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Lighting Associations

Lighting is commonly used to generate different mood states but different types of lighting may also carry meaning-associations that can help convey a dance idea. For example, candles bring connotations of churches, birthdays, power cuts, poverty, or could be a metaphor for keeping ‘the flame’ of something alive, like a memory or belief.

The Zoetrope scene in Charge establishes a flavour of C18th pre-electrical times using a combination of the strobe lighting effect and the shapes made by the dancers.

  • Choose one lighting effect from the list below (or add your own to the list) and mind-map typical associations:

Candles     torches/head torches     neon light     ultraviolet lights     film     strobe     disco ball     jack-o’-lanterns     fairy lights   other?

  • Decide which association you want to work with and create 3 still images to convey it. For example: candles (churches: arches, kneeling, the peace handshake, praying).
  • In threes, choose one of the themes and develop the images further by increasing their number to ten. Vary the number of dancers in each frame; their spatial pattern and proximity (relationships, foreground/background); face and focus; use unison, complementary or contrasting shapes; exact repetition or repeats with variation/progression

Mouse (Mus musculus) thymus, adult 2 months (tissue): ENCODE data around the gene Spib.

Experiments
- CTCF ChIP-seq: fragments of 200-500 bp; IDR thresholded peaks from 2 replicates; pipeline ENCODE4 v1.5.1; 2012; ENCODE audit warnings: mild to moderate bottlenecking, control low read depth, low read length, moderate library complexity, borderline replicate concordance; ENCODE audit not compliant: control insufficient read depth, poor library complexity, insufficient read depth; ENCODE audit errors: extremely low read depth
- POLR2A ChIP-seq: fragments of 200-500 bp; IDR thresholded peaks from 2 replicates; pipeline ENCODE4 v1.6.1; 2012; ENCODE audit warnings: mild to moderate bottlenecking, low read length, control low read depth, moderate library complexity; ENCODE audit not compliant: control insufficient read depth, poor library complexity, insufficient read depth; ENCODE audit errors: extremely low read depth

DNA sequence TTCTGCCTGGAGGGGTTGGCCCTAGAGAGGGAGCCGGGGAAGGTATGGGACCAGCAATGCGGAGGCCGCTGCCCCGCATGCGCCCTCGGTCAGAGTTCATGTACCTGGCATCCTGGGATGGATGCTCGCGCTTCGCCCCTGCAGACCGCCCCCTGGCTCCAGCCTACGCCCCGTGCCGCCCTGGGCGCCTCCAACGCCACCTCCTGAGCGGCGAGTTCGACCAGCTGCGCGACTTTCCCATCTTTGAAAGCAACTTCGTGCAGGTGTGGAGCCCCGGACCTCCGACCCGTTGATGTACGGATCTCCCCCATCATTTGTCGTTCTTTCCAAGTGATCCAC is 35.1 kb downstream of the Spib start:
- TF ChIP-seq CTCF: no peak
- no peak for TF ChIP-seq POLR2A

• Bring in your choice of lighting. How will you use the lights to make the most of their associations? Do you carry them or are they static? Can you throw giant shadows and interact with them; play with flickering, sweeping or on/off effects; light only certain body parts?
  • Once the idea is established, think of a simple narrative thread and using space, proximity, focus and shape, adapt your images to tell a mini-story.
  • Share the work. The group can be asked to close their eyes and open them on a given signal (a clap, click or snippet of music/sound) or you could work on sympathetic transitions between the images and hold each freeze. Are the audience able to follow what is happening?
  • Find or create sound to accompany and layer meaning in your sequence.

Watch: How Choreography can work with lighting to transform a scene

Charge is supported by

Warwick Arts Centre, Rothschild Foundation, Ernest Cook Trust, Tipping Point, Stories of Change

Official energy partner of Charge

First Utility

Motionhouse is supported by

Warwick DC, Lottery Funded, Arts Council England, Vitsoe, John Ellerman Foundation